whatthegem is a small utility to answer some questions about Ruby gems you work with or planning to work with.
It tries to answer—right in your terminal—questions like the following:
- Colleague added
Gemfile, what is it?
- How outdated is my favorite
gemnameI am using locally, what's changed since then?
- What's that benchmarking
gemname's synopsis was, again?
- There is
gemnameadvised on the internetz for my problem, is it still maintained? Is it widely used?
There are a lot of ways to answer those questions through Google and various sites, but if you are in a terminal currently,
whatthegem is fastest, most focused and convenient.
gem install whatthegem
whatthegem <gem> info
Just extracts gem's description and version from RubyGems.org and presents it to you alongside your local versions.
whatthegem <gem> usage
Tries to parse gem's GitHub README (or local README, if the gem is installed and includes it), and extract Ruby code blocks from there (except trivial, like "Add to your
gem 'gemname') and prints them. Typically, it is the main/most basic usage examples.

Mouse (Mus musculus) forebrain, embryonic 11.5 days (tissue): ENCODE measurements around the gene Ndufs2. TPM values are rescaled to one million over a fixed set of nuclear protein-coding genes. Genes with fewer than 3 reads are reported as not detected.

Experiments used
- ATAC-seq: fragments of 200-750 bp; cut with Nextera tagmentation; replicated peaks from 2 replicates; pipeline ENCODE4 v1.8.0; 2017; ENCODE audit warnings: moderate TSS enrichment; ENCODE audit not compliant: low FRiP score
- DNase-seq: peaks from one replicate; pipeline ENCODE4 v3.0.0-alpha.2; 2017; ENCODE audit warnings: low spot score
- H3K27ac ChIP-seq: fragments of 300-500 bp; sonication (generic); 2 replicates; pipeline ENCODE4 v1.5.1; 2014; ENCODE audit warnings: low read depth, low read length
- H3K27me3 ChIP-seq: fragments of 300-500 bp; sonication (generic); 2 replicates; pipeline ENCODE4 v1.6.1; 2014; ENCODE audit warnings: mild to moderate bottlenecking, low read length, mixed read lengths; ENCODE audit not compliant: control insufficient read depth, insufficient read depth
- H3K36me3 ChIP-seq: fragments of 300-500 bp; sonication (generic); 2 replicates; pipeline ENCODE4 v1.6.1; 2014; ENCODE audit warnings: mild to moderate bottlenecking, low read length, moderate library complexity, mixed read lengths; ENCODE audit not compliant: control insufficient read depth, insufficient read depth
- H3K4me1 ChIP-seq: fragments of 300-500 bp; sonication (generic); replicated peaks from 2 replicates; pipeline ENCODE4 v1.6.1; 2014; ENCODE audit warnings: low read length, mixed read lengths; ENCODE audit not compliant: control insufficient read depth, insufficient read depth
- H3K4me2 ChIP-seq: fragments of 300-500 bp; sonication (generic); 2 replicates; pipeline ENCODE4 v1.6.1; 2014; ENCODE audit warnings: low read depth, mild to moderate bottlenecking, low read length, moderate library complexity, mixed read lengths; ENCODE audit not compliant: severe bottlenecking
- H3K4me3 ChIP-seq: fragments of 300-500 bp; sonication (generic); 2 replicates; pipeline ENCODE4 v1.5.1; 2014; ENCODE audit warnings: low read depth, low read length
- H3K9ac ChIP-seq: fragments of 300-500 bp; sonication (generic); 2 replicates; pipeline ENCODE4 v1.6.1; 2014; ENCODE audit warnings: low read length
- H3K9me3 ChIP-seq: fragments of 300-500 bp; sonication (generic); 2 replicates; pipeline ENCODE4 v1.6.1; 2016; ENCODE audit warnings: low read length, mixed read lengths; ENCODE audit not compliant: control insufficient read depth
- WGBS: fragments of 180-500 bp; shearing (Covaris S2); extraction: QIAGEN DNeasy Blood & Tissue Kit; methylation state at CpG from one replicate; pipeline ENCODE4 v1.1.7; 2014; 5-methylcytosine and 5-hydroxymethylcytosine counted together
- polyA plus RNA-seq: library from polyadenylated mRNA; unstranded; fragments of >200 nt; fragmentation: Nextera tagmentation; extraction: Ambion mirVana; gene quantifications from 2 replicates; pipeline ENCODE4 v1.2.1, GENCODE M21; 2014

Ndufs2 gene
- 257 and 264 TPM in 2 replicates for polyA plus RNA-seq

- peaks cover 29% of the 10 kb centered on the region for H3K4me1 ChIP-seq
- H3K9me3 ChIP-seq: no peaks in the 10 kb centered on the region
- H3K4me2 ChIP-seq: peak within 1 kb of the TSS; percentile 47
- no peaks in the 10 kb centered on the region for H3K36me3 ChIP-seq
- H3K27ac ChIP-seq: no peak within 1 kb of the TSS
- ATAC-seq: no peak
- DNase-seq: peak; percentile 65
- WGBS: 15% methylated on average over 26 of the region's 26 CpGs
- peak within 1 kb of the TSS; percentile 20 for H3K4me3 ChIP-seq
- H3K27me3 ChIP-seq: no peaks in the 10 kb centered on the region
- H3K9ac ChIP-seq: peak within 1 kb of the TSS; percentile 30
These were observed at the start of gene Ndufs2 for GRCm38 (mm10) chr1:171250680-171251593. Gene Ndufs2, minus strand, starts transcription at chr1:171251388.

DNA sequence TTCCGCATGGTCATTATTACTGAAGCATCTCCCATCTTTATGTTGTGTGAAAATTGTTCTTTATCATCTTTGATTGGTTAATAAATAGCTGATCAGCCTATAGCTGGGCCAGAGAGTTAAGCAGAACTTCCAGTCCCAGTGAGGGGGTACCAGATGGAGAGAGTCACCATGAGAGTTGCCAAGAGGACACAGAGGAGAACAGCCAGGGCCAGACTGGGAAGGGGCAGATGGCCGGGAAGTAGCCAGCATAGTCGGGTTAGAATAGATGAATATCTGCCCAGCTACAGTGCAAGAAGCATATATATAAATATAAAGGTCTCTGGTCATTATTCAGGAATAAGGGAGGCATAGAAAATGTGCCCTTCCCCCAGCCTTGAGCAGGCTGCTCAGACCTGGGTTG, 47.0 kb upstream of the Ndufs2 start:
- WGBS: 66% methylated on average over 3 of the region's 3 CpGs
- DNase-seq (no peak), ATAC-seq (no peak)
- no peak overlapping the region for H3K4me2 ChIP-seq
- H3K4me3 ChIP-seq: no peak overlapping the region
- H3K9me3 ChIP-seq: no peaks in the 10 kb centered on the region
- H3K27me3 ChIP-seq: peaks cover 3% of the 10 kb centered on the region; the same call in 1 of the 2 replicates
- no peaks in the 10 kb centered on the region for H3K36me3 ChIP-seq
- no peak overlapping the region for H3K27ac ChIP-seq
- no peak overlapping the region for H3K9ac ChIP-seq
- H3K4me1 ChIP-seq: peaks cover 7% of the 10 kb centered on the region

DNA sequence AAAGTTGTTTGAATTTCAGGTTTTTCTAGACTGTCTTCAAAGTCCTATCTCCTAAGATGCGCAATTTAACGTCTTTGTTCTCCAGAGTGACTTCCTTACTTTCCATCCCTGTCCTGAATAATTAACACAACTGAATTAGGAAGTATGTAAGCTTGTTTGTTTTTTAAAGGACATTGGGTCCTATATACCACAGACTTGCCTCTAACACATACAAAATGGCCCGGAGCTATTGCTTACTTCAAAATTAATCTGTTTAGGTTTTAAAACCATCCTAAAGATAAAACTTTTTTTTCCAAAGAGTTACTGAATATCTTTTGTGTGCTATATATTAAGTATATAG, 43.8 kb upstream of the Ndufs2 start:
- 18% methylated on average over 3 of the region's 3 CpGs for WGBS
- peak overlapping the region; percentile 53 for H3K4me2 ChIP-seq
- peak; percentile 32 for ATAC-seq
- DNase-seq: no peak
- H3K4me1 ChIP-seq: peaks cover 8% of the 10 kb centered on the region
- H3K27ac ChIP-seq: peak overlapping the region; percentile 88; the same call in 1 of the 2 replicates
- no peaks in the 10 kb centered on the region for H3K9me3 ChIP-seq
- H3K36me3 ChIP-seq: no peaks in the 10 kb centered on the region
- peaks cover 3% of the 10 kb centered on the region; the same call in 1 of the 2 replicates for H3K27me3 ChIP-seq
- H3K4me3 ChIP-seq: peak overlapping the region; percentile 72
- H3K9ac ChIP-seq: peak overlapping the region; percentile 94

whatthegem <gem> changes
Parses gem's GitHub
History, or GitHub releases description, and lists versions and their changes (up to your local version, if it is older than recent one).
whatthegem <gem> stats
Some statistics about gem's maintenance, freshness, and popularity (again, from RubyGems.org and GitHub). It doesn't judge, just provides helpful quick insights.
Note that, for example, "not having a new version in last year or two" doesn't necessary means the gem is abandoned, it could be just "complete".
This functionality is ported from my earlier gem any_good—after its creation, I eventually understood there are several things I'd like to be able to know about the gems, and so whatthegem was born.
- As significant amount of information is taken from GitHub,
whatthegemis less useful for gems that aren't on GitHub, or doesn't specify their repo URL in gemspec (available via RubyGems.org API); integrating of other source hosting is possible, but currently, in my experience, it seems like ~99% of gems are there;
- Also, GitHub usage/changes extraction for gems that aren't in the root of the repo (like ActiveRecord) aren't supported yet;
changesare extracted by heuristics, it doesn't always work well (though it does in a surprisingly large number of cases);
- For example,
usageis typically informative for stand-alone libraries, but hardly so for Rails plugins (which have instructions like "run this generator, add that to config, insert this line in the model" in their README)
- For other, not all gems have their Changelog findable, or parseable.
- For example,